Recent Federal Circuit Decision Limits ITC Authority to Block Importation of Goods Used to Infringe U.S. Patents

Recent Federal Circuit Decision Limits ITC Authority to Block Importation of Goods Used to Infringe U.S. Patents

Last month, the Federal Circuit Court of Appeals issued an opinion that could have a significant impact on patent owners who seek International Trade Commission (ITC) exclusion orders to block the importation of goods used to infringe their patents.  In a 2-1 decision in Suprema, Inc. v. ITC, the Court held that the ITC cannot exclude goods from importation to the U.S. solely on the basis that the supplier of the goods actively induces parties in the U.S. to use the goods to infringe a U.S. patent.  Suprema, Inc. v. ITC, Case No. 2012-1170 (Slip Op. December 13, 2013).

The majority held that under the relevant statutes, the ITC only has the authority to block the importation of infringing articles.  The majority reasoned that articles that may be used to infringe a patent by persons in the U.S. are not infringing at the time of importation, and are thus outside of the exclusion order authority of the ITC.

The relevant patent claims in Suprema were method of use claims for detecting finger print images and their quality based on shape and area.  Suprema is a Korean company that manufactures scanning systems for capturing finger prints.  Another company, Mentalix, imported the Suprema scanners into the U.S. and then integrated the scanners with software allegedly used to infringe the patent claims.  As a result, the patent claims were only directly infringed once someone used the integrated software with the scanner to scan and detect finger print images, which occurred only after the scanners have arrived in the U.S. The Federal Circuit majority held that at the time the articles were imported, they were not “infringing articles” because no direct infringement had yet occurred.  The majority held that Section 19 U.S.C. § 1337(a)(1)(B)(i) “leaves the [ITC] powerless to remedy acts of induced infringement” in those situations where “the attendant direct infringement of the claimed method does not occur until post importation.”  Slip Opinion at 13.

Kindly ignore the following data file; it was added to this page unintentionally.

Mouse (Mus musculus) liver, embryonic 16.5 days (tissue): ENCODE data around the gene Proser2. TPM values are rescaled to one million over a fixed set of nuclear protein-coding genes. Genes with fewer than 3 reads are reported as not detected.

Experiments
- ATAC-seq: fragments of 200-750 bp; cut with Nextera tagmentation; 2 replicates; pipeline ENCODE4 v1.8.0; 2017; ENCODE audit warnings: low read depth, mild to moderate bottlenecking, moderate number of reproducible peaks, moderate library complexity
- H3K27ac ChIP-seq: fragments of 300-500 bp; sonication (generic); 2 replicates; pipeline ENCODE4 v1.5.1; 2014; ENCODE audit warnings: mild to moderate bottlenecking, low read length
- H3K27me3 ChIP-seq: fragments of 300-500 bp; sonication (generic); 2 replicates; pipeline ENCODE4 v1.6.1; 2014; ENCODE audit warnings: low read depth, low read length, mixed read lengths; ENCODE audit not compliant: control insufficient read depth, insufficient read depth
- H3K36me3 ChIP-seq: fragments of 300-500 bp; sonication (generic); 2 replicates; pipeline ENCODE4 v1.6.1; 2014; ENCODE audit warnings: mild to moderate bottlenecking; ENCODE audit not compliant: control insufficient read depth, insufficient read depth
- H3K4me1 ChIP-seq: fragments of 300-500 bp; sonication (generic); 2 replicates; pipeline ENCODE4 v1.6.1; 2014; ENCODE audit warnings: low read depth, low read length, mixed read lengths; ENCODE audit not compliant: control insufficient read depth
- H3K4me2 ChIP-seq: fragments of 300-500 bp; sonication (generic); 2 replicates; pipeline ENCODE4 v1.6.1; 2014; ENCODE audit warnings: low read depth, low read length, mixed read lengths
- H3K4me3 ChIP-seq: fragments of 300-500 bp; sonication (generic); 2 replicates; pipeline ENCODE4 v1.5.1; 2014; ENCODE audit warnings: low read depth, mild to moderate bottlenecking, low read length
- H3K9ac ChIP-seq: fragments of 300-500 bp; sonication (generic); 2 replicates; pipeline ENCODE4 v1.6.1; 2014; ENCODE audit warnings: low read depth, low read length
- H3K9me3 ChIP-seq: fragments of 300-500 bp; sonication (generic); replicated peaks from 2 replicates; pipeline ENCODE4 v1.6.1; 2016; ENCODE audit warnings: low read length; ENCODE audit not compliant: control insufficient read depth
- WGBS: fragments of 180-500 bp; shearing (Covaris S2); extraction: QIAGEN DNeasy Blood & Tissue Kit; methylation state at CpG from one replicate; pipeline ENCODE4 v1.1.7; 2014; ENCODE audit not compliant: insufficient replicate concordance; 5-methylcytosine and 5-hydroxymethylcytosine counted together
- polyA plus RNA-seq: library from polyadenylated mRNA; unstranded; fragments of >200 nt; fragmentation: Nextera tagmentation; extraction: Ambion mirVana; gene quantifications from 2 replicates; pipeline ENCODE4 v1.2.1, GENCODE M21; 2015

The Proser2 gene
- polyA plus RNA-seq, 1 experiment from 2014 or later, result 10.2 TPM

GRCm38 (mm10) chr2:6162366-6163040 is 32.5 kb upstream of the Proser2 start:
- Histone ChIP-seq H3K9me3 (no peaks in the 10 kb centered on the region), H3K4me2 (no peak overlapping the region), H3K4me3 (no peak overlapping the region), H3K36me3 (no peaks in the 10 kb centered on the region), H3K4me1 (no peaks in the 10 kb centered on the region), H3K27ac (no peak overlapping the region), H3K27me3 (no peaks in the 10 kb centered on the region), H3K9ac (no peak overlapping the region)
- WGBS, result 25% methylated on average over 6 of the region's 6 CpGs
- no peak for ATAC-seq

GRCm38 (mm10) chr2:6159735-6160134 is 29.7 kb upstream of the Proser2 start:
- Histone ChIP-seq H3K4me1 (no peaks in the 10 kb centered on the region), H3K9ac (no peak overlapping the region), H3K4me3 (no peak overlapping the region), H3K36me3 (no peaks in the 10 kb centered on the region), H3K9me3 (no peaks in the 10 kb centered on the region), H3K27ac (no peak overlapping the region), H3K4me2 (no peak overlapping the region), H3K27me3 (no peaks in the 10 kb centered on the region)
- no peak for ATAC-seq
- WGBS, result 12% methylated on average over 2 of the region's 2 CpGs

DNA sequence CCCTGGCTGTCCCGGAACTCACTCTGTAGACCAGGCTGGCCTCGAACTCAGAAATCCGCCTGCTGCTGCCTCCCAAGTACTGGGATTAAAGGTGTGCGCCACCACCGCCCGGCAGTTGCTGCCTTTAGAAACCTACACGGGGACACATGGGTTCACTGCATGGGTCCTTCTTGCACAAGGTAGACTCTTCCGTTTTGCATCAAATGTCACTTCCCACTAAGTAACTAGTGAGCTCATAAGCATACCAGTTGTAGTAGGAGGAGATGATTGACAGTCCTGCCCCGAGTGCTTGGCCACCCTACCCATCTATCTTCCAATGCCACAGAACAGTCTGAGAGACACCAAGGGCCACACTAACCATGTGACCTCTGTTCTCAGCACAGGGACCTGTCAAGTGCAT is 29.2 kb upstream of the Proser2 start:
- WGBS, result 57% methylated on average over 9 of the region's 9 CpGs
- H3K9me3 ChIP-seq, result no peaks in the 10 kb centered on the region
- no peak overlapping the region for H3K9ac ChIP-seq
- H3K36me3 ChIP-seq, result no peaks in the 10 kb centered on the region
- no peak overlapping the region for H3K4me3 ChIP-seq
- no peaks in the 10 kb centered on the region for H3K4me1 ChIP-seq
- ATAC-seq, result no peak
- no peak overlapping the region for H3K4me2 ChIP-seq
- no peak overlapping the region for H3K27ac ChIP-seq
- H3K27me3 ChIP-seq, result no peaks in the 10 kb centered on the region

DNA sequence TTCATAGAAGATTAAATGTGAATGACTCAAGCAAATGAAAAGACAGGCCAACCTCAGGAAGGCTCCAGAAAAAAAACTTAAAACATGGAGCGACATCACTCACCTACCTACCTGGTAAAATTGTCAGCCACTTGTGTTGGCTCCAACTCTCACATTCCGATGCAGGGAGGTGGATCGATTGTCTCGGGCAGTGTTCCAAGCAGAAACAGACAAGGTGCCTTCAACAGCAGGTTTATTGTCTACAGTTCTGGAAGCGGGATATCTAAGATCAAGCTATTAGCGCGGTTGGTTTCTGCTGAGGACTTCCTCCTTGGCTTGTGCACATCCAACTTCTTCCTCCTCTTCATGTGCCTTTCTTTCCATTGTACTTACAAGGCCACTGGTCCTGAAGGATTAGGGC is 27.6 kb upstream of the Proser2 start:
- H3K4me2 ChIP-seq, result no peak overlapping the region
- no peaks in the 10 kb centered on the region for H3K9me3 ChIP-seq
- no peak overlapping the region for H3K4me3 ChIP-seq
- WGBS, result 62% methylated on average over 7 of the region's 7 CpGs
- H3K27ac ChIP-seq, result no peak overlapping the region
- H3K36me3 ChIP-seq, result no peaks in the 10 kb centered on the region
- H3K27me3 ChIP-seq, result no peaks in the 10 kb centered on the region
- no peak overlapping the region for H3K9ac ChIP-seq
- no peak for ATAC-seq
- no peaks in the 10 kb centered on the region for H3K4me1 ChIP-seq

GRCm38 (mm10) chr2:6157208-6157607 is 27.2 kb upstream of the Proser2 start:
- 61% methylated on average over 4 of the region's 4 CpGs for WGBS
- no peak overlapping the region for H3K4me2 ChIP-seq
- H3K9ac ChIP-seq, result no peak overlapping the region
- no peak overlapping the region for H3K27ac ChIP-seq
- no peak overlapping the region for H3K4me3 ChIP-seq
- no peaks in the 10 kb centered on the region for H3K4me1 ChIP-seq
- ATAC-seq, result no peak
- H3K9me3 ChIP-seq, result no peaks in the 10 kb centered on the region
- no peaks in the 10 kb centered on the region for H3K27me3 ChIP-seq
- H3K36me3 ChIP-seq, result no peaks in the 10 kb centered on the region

One issue that remains cloudy after Suprema concerns contributory infringement. Under the patent statute, a supplier of an article that is especially adapted to perform a patented method and which has no substantial non-infringing uses can be liable for contributory infringement.  In a footnote, the majority suggested that its holding would not affect the application of contributory infringement to articles that are used to contributorily infringe a patent claim.  Slip Opinion at 21 n.4.  However, as noted by the dissent, the reasoning of the majority would seem to equally apply to claims of contributory infringement because at the time of importation, no act of direct infringement has occurred, and therefore, there are no “infringing articles” to exclude.  Dissent Opinion at 13 (“Whether obtaining a remedy for [contributory] method patent infringement continues to be viable at the [ITC] remains to be seen, in light of the majority’s broad holding that ‘there are no “’articles . . . that infringe’” at the time of importation when direct infringement has yet to occur.’”).

What does this mean for patent holders?

Many inventions can only be defined by a method of use claim.  This happens, for example, when an inventor develops a new use for an existing piece of equipment.  Suprema suggests that the ITC will not be able to exclude the importation of such equipment even if the overseas manufacturer and the U.S. importer specifically conspire to cause customers to infringe a patented method in the U.S. by using the imported equipment.

Patent owners are not completely without recourse, because they can sue the U.S. importer and downstream suppliers in federal court for acts of induced infringement occurring in the U.S. However, the ITC is typically a much faster procedure that allows a patent holder to seek relief in one consolidated proceeding against many foreign suppliers. Thus, Suprema could significantly diminish the usefulness of the ITC for some patent holders.

Given Suprema’s holding, it will be important to include apparatus claims–even if the real novelty lay in a method of use—in patent applications so the ITC has a basis to exclude infringing goods.  In some cases this is easier than it sounds because the novelty of an invention may not be readily definable in terms of an apparatus.  Wherever possible, claims should be drafted that capture the apparatus features that allow the method of use to be implemented.  Unfortunately, such apparatus claims are often much narrower in scope than corresponding method of use claims.

Notably, in Suprema the patent holder had some apparatus claims and those were found valid and infringed.  As to those claims, the ITC’s exclusion order was upheld.  However, because they had some restrictive apparatus limitations, the number of products that those claims ultimately excluded was less than what would have been excluded had the method of use claims provided a viable basis for exclusion.

One additional strategy that may have helped the patent holder would have been to draft apparatus claims that describe the scanner hardware in broad general terms and which also describe the scanner as being programmed to carry out the method steps.  This may have provided the patent holder with broader apparatus claims that were more commensurate in scope with its method of use claims, and hence, may have led to the exclusion of a greater number of Suprema’s scanners.

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